Key OECD documents on green growth, including the OECD Green Growth Series, recent brochures, the Towards Green Growth package and key reports on Sustainable Development.
Knowledge sharing is critical in fostering urban green growth. Cities in dynamic Asia urgently need to adopt and strengthen green growth models that take into account rapid urbanisation, industrialisation, and motorisation.
Making investment and environment policy goals mutually supportive creates both challenges and opportunities for governments and other stakeholders. The OECD analyses key issues of the relationship between investment and environment to help policy makers address these challenges and opportunities.
There are now 42 signatories to the OECD Declaration on Green Growth. Lithuania has joined Costa Rica, Colombia, Croatia, Latvia, Morocco, Tunisia, as well as OECD members in having adhered to the declaration. Latest reports are now available on Zambia, Slovak Republic, Slovenia and Korea.
The OECD Multi-dimensional Country Reviews are underpinned by a conceptual framework which promotes a holistic conception of development, advocates policy advice based on a diagnostic approach, and which requires issues to be examined from multiple dimensions rather than along sectoral lines.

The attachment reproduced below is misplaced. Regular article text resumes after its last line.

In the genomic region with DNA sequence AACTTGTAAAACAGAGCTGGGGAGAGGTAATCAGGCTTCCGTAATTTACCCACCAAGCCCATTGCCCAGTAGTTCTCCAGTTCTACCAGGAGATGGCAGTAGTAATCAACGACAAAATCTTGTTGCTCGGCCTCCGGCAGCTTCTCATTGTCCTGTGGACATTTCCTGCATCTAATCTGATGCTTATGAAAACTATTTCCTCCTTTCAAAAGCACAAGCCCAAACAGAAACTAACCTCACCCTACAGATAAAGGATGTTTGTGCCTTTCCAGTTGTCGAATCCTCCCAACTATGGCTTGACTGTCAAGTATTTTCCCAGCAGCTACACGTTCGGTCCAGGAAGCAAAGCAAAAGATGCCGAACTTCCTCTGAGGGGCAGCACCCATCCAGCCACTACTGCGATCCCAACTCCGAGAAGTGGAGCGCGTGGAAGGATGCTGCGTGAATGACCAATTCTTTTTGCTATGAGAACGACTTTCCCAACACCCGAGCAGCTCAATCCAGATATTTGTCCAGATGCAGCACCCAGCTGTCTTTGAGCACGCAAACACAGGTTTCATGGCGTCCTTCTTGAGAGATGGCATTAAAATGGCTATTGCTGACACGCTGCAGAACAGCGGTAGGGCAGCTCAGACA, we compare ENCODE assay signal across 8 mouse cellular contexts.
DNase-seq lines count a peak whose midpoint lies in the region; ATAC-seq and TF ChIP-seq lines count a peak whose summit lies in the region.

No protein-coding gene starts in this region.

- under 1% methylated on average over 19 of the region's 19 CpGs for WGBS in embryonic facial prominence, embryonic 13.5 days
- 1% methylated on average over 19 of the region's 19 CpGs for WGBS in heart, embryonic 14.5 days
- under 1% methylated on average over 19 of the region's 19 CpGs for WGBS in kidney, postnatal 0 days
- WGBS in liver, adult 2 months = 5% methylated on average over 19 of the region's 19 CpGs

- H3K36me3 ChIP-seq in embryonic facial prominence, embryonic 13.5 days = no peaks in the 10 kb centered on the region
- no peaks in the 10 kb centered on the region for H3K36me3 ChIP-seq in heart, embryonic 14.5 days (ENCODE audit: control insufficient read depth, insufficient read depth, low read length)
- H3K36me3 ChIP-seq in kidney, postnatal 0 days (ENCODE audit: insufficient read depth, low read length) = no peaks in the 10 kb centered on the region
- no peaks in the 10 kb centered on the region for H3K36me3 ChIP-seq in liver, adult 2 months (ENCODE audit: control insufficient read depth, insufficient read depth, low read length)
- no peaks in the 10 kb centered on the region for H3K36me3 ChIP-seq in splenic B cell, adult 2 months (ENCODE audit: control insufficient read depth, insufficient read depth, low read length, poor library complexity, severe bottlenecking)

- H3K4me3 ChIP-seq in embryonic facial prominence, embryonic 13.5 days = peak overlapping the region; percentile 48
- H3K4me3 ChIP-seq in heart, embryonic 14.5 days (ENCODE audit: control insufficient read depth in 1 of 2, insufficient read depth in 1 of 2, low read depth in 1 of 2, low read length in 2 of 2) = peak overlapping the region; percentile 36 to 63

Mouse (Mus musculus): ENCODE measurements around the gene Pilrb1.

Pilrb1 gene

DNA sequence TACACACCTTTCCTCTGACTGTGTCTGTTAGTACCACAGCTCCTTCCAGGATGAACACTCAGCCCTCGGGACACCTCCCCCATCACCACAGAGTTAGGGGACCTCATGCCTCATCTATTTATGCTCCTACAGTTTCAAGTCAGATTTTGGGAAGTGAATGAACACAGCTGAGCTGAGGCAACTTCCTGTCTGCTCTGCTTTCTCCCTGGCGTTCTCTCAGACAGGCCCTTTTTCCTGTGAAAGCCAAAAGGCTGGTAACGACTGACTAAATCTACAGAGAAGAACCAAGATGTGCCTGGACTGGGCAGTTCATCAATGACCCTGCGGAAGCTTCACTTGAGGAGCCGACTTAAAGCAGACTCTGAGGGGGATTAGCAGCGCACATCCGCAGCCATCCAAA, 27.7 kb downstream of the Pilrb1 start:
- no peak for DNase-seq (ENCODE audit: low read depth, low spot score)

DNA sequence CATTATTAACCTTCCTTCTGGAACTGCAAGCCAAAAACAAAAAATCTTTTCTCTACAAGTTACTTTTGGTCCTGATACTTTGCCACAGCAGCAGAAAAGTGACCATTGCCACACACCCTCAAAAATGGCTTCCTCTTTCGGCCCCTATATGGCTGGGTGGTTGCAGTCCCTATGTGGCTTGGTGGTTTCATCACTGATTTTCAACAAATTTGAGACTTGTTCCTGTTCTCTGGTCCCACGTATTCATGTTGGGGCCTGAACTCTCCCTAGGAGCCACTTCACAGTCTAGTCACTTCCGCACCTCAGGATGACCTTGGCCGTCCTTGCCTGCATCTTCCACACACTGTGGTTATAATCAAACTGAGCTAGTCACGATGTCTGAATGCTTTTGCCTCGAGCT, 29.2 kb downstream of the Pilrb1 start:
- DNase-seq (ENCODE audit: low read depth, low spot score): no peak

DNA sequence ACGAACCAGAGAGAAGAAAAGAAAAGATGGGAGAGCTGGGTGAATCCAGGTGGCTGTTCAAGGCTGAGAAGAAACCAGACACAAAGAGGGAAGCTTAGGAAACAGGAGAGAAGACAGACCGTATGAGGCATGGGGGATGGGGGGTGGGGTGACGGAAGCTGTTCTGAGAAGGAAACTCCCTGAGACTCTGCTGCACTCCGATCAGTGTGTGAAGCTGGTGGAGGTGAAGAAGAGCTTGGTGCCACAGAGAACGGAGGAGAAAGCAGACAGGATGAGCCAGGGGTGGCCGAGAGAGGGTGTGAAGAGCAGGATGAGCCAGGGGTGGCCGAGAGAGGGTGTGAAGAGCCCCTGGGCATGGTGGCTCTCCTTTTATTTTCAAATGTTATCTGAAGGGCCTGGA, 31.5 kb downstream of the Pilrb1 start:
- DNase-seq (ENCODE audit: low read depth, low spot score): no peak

This project aims to take stock of policy measures that may distort international competition and hamper international investment in renewable energy.
Korea has been at the forefront of green growth initiatives. The National Strategy for Green Growth (2009-2050) and the Five-Year Plan (2009-2013) of Korea provide a comprehensive policy framework for green growth in both the short and long term.
Several OECD countries have published their plans for the development of a future bioeconomy, in which bio-based materials and production techniques will contribute significantly to economic and environmental sustainability. The case for support for bio-based chemicals and plastics therefore warrants serious attention.
The report presents the potential of new nanomaterials and highlights the remaining challenges for their safe and sustainable introduction in the tyre industry.
Predicting the properties of chemicals without animal testing, substitution of hazardous substances, the sustainable use of manufactured nanomaterials or integrated pest management are some examples of the way OECD work on chemical safety and biosafety is contributing to green growth.